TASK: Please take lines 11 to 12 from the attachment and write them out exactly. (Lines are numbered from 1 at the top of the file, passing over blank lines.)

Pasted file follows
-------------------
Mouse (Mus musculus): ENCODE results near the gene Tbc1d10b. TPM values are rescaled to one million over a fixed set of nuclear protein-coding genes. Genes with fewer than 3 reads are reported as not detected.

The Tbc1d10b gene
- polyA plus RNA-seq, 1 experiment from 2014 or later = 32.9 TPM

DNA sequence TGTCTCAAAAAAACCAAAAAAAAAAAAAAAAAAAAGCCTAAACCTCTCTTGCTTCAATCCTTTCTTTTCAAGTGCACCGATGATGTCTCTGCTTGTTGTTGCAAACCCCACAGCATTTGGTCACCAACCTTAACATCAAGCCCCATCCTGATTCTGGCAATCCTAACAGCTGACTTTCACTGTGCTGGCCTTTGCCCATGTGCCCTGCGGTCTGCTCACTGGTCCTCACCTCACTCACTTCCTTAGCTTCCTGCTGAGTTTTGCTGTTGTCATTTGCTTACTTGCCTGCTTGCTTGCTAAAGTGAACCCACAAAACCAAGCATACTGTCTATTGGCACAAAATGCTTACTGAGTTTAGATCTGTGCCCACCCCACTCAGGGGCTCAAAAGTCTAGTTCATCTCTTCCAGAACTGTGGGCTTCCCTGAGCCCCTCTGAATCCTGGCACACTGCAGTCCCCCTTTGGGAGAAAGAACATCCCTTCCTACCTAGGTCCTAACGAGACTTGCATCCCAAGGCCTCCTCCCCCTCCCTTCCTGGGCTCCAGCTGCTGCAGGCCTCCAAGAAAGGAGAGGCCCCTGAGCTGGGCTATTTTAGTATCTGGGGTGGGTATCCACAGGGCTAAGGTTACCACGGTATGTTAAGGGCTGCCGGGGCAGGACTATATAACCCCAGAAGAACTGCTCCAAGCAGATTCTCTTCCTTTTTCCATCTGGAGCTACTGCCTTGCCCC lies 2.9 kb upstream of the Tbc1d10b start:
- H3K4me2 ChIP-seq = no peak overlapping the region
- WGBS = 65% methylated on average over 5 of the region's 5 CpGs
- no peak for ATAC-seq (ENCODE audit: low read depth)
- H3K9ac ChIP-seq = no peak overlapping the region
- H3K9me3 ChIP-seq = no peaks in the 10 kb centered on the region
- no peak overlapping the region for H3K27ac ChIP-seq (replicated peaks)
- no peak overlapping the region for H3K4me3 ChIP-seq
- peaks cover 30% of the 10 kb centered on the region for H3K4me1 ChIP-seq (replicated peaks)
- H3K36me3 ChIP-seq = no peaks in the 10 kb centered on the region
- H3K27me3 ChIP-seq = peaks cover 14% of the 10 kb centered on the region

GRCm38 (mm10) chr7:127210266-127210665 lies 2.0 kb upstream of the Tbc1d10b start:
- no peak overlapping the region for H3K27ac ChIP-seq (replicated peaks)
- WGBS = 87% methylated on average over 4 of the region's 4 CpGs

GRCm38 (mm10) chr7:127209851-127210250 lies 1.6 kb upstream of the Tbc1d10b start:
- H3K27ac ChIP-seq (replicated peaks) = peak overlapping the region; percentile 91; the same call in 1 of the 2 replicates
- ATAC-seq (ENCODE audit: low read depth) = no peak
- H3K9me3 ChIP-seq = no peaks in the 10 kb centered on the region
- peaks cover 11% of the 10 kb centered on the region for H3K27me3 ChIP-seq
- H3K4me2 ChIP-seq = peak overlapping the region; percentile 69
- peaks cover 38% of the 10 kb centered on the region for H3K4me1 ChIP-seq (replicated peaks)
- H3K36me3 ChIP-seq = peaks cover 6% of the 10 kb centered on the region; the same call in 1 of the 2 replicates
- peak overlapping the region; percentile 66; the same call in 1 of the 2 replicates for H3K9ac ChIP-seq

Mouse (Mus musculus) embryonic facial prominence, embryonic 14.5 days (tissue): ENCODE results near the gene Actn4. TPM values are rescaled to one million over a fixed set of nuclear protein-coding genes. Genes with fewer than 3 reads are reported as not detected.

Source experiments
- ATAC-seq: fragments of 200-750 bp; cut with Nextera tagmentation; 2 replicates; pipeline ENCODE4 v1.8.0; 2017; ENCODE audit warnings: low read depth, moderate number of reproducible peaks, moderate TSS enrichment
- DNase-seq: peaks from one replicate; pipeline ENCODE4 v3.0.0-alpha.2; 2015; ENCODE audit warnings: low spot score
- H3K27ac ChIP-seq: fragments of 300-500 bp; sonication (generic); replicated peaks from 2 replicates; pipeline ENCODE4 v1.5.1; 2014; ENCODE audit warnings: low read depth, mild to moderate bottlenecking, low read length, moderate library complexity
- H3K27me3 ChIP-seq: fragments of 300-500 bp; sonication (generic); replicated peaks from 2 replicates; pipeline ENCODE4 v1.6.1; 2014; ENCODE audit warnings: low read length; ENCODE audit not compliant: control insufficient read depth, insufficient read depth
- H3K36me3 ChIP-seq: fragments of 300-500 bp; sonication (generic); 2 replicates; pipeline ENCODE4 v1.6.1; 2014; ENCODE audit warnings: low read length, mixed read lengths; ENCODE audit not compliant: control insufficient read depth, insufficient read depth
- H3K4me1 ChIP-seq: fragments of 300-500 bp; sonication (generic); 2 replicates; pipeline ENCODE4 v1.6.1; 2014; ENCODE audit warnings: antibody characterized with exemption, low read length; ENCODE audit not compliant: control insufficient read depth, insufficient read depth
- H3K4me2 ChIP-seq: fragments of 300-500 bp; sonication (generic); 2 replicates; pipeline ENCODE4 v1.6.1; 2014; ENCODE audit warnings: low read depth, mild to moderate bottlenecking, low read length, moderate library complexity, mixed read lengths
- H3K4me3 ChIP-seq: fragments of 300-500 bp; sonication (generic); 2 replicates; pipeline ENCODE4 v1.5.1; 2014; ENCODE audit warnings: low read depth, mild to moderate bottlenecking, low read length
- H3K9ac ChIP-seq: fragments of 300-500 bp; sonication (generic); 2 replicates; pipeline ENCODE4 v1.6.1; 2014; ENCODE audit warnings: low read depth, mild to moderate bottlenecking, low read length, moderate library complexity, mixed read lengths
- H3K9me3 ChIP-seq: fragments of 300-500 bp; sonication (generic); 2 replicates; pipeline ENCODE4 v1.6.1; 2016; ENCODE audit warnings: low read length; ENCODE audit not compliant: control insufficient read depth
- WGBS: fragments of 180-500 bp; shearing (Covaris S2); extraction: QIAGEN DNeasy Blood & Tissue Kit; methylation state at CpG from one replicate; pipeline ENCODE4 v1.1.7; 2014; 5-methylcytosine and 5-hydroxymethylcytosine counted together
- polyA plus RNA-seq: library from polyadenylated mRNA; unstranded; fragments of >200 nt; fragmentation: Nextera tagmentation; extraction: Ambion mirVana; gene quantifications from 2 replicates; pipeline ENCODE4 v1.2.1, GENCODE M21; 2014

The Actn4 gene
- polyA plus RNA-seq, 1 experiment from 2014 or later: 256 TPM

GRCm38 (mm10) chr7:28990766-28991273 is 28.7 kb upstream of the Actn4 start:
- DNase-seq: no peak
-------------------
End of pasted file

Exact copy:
- no peak overlapping the region for H3K4me3 ChIP-seq
- peaks cover 30% of the 10 kb centered on the region for H3K4me1 ChIP-seq (replicated peaks)